Carrying the Torch
The modern Olympics began in 1896, but they were inspired by the originals which happened at least 3,000 years before. Those took place every four years near Greece’s Mount Olympus (hence the name), mythological home of the gods, in a 6-week festival to honor the god Zeus.
The Covid-19 pandemic postponed the 2020 Tokyo Olympics until 2021, but major world events caused earlier games to be cancelled altogether. There were no Olympics in 1916 due to World War I, and none in 1940 or 1944 because of World War II.
The five rings of the Olympic flag, when first created, represented the five continents of “America” (both North and South), Europe, Asia, Africa, and “Oceania” or Australia. Nowadays, we recognize North and South America as different continents and Antarctica as a continent as well, albeit one that still has never sent athletes to the Olympics.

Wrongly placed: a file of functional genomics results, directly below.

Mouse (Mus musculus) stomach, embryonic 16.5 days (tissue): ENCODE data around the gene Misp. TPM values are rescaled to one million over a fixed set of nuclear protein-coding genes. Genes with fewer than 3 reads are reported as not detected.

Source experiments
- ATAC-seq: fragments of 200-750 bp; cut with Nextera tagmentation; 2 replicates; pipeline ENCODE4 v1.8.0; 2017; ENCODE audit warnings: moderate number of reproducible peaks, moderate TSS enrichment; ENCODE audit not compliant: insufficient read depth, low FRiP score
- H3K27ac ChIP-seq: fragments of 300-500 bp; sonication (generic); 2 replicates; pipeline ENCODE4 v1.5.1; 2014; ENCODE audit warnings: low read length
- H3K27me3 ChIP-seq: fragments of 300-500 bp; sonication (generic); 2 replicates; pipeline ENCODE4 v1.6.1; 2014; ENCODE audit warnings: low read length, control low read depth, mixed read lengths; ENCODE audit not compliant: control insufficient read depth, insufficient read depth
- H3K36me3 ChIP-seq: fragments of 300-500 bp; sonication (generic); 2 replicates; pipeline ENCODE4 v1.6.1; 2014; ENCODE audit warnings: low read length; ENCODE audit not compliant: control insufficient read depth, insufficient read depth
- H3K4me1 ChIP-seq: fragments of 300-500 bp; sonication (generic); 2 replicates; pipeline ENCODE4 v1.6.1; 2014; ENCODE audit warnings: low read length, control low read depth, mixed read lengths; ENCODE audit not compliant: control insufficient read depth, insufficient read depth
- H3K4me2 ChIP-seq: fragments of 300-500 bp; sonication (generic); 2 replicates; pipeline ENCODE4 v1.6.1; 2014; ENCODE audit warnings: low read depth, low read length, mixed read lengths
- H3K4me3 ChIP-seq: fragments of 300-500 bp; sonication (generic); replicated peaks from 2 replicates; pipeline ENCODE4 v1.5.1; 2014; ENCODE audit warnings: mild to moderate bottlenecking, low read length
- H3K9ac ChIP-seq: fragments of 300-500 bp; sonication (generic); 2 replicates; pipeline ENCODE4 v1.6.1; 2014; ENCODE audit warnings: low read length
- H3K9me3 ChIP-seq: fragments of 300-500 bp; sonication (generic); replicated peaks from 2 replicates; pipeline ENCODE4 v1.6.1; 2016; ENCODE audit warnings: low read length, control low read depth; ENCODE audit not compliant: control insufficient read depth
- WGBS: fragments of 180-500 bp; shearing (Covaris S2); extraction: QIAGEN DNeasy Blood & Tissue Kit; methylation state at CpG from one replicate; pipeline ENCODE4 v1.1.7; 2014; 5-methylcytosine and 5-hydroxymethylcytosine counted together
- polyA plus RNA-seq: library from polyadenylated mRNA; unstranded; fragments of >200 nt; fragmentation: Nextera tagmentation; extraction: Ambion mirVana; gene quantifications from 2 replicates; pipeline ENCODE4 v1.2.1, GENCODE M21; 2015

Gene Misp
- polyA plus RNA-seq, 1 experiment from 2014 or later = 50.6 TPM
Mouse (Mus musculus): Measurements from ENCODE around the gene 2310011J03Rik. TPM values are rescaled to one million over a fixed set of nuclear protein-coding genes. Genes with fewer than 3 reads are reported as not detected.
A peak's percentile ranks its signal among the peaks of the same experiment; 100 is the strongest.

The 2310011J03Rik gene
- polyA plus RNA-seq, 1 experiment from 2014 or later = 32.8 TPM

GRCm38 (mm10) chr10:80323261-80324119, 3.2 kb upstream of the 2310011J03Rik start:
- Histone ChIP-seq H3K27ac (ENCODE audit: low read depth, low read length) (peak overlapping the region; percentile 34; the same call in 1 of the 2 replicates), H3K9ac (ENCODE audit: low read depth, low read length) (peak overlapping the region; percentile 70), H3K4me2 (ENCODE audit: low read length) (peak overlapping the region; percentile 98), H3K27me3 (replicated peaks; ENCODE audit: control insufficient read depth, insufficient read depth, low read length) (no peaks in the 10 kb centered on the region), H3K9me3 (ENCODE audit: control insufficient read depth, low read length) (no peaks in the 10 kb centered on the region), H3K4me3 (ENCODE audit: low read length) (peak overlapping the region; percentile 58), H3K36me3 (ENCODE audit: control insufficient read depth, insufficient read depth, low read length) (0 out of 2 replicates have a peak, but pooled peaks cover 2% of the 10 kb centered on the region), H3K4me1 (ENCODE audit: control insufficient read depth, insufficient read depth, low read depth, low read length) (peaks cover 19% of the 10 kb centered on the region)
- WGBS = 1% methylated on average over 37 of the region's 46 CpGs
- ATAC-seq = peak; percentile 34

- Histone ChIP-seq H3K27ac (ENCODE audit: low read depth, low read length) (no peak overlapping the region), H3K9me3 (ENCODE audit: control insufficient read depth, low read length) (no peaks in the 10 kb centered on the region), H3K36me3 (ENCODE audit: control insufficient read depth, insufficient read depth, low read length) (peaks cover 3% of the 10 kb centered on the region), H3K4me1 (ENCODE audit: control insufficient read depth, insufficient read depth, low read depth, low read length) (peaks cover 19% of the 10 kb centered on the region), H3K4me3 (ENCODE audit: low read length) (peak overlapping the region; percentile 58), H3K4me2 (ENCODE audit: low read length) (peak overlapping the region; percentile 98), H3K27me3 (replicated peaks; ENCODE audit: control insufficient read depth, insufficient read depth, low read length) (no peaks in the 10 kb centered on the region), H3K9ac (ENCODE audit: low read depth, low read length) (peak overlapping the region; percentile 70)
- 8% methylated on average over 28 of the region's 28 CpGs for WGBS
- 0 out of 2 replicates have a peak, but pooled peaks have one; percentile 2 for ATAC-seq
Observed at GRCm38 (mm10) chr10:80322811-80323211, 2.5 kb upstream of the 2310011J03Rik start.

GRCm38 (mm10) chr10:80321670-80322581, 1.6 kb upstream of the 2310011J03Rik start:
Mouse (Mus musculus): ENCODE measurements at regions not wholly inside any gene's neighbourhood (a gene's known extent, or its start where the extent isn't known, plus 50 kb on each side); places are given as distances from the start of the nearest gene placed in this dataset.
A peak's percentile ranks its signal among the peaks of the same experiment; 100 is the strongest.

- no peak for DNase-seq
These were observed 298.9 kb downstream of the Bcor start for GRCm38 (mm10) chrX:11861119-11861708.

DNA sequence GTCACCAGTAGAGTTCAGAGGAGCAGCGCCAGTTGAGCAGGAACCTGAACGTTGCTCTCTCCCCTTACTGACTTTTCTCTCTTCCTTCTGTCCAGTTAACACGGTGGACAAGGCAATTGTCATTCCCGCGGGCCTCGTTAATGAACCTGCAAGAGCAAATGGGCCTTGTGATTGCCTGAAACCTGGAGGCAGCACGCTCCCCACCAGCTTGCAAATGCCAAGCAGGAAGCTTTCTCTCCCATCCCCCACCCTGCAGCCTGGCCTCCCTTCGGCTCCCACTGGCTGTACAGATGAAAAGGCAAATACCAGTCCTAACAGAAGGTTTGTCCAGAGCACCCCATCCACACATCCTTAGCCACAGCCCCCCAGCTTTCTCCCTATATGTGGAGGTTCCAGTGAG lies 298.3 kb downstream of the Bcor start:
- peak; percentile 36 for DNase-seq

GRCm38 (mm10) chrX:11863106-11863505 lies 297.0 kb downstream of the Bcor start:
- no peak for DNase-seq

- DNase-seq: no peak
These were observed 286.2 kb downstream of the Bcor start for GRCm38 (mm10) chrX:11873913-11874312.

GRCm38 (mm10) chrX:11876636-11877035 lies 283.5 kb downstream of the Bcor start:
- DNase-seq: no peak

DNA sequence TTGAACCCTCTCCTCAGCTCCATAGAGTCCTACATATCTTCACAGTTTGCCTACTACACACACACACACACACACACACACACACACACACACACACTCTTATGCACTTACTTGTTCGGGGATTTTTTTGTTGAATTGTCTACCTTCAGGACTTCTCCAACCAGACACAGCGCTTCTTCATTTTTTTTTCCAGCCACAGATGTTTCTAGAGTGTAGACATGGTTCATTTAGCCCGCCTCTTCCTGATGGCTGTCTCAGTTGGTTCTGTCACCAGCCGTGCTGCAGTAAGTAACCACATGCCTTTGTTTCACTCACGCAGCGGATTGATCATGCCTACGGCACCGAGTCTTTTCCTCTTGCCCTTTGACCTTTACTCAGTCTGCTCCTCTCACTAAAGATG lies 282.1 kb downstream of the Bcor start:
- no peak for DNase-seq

The five colors of the rings in the Olympic flag, including the white background, included the colors of the flags of all the countries that were competing when the flag was first designed.
The first 13 ancient Olympics had only one event. It was a foot race over a distance comparable to the modern 200-meter event. This 600-foot distance was called a “stade” or “stadion,” and is the origin of the modern word “stadium.”
The first dedicated Winter Olympics took place in 1924 in the French Alps.
Dress and uniform issues at many ancient Olympics were a non-issue. Athletes (all men) often competed naked, barefoot, and rubbed with olive oil. Notably, the word “gymnasium” meant “school for naked exercise.”